[PATCH 2/2] powerpc: MPC85xx EDAC device driver
norsk5 at yahoo.com
Tue Jul 31 08:47:05 EST 2007
--- Linas Vepstas <linas at austin.ibm.com> wrote:
> On Mon, Jul 30, 2007 at 01:17:40PM -0700, Dave Jiang wrote:
> > Arnd Bergmann wrote:
> > > The best solution may be to look at how it's structured at the
> > > register level. If the PCI EDAC registers are implemented separately
> > > from the regular PCI registers, a device tree entry would be appropriate.
> > > If not, your idea of registering a platform_device from fsl_add_bridge
> > > is probably more sensible.
> > >
> > We can probably do either. From looking at the 8560 and 8548 manuals, the PCI
> > error registers are 0xe00 offset of the start of PCI registers. For example,
> > the PCI registers would start at 0x8000 offset. And the PCI error registers
> > would be at 0xe00 offset from there and would be the very last block of
> > registers.
> Anywhere I can easily get an overview of these "PCI error registers"?
> Also: please note that the linux kernel has a pci error recovery
> mechanism built in; its used by pseries and PCI-E. I'm not clear
> on what any of this has to do with EDAC, which I thought was supposed
> to be for RAM only. (The EDAC project once talked about doing pci error
> recovery, but that was years ago, and there is a separate system for
> that, now.)
no, edac can/does harvest PCI bus errors, via polling and other hardware error detectors.
The pci error recovery added a couple of NEW device callback functions in the driver interface,
which the bus layer can call to notify drivers that a PCI bus error occurred. Then the driver can
do some action on the event.
But at the current time, few PCI device drivers initialize those callback functions and
thus errors are lost and some IO transactions fail.
Over time, as drivers get updated (might take some time) then drivers
can take some sort of action FOR THEMSELVES
Yet, there is no tracking of errors - except for a log message in the log file.
There is NO meter on frequency of errors, etc. One must grep the log file and that is not a very
cycle friendly mechanism.
The reason I added PCI parity/error device scanning, was that when I was at Linux Networx, we had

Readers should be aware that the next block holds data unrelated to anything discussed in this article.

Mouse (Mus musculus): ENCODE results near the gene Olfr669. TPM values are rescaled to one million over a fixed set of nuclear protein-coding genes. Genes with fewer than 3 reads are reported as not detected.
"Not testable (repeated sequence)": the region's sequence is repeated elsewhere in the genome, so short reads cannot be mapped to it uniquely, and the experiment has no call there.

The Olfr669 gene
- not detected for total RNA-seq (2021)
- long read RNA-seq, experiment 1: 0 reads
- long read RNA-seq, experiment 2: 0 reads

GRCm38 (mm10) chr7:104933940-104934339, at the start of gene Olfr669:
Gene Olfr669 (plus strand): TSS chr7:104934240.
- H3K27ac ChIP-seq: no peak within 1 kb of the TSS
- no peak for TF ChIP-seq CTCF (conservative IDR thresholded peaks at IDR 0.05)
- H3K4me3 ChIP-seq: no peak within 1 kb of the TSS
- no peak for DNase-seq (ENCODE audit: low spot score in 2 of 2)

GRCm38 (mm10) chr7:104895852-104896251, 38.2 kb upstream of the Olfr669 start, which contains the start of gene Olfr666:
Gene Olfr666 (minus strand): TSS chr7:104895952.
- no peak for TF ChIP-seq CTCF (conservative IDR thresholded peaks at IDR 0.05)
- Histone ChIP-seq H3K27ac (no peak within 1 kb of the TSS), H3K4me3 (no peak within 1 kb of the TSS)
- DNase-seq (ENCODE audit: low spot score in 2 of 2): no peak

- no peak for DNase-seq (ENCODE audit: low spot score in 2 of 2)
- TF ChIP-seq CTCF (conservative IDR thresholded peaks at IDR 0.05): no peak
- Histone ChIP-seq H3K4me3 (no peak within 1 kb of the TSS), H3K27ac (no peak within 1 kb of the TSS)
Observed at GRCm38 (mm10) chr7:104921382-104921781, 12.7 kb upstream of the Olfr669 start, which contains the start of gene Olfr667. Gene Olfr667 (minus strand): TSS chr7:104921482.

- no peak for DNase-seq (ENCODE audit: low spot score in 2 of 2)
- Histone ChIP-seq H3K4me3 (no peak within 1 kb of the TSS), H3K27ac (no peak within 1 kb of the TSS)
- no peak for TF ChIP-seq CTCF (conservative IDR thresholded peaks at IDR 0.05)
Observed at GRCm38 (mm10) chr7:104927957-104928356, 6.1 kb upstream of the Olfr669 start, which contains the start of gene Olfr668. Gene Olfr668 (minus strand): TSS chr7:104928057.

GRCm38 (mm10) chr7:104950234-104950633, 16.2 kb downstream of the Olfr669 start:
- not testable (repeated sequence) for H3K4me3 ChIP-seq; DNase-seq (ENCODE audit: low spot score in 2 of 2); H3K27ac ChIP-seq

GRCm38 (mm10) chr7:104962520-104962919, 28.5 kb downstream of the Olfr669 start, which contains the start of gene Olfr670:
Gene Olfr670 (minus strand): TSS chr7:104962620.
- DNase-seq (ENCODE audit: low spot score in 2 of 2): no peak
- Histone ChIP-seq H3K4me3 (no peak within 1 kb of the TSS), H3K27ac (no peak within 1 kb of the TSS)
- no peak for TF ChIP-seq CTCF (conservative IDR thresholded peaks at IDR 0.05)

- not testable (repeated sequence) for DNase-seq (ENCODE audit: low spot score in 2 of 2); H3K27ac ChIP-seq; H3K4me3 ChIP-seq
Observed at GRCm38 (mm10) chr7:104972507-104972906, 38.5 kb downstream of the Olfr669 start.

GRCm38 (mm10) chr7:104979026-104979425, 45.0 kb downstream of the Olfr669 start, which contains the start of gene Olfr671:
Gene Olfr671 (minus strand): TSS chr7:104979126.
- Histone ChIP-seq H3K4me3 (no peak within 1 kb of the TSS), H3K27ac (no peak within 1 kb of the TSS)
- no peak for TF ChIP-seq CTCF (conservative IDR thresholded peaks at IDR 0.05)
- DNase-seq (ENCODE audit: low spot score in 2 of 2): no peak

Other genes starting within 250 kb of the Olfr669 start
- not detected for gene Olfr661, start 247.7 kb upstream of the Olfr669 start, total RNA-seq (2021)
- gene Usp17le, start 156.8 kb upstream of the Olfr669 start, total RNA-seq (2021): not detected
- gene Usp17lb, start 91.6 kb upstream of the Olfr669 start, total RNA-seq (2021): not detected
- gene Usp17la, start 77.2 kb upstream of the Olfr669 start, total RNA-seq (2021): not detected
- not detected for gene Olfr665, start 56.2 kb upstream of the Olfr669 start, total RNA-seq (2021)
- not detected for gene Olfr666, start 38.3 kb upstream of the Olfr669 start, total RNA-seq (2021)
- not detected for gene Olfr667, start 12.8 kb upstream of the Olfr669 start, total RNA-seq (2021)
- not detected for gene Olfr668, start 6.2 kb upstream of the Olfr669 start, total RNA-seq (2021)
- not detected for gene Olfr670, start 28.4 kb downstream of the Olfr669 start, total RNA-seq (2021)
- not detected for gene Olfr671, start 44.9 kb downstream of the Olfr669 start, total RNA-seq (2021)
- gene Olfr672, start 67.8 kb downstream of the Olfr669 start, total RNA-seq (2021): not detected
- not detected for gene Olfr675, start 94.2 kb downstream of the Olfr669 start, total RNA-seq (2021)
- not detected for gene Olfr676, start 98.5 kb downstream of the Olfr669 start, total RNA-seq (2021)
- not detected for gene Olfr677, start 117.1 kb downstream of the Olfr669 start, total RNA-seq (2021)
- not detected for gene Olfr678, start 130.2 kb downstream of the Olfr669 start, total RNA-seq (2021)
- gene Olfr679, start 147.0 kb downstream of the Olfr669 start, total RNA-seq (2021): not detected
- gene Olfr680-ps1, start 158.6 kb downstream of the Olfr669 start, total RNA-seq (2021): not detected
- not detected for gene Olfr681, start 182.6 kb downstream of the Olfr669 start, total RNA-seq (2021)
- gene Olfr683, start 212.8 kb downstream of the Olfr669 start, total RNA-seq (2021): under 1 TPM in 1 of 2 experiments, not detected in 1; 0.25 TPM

parity errors on the PCI-X bus, but didn't know the cause. After we discovered that a simple
PCI-X riser card had manufacturing problems (quality) and didn't drive lines properly, it caused
parity errors. This feature allowed us to track nodes that were having parity problems, but we had
no METER to know it.
Recovery is a good thing, BUT how do you know you having LOTS of errors/recovery events? You need
a meter. EDAC provides that METER
I met with Yanmin Zhang of Intel at OLS after his paper presentation on PCI Express Advanced Error
Reporting in the Kernel, and we talked about this same thing. I am talking with him on having the
recovery code present information into EDAC sysfs area. (hopefully, anyway)
The recovery generates log messages BUT having to periodically 'grep' the log file looking for
errors is not a good use of CPU cycles. grep once for a count and then grep later for a count and
then compare the counts for a delta count per unit time. ugly.
The EDAC solution is to be able to have a Listener thread in user space that can be notified (via
poll()) that an event has occurred.
There are more than one consumer (error recover) of error events:
1) driver recovery after a transaction (which is the recovery consumer above)
2) Management agents for health of a node
3) Maintainance agents for predictive component replacement
Rates of change of errors can be gathered as well.
EDAC allows for presentation of error counts via sysfs entries, from which user space
programs can harvest for over-time profiling
We have MEMORY (edac_mc) devices for chipsets now, but via the new edac_device class, such things
as ECC error tracking on DMA error checkers, FABRIC switchs, L1 and L2 cache ECC events, core CPU
data ECC checkers, etc can be done. I have an out of kernel tree MIPS driver do just this. Other
types of harvesters can be generated as well for other and/or new hardware error detectors.
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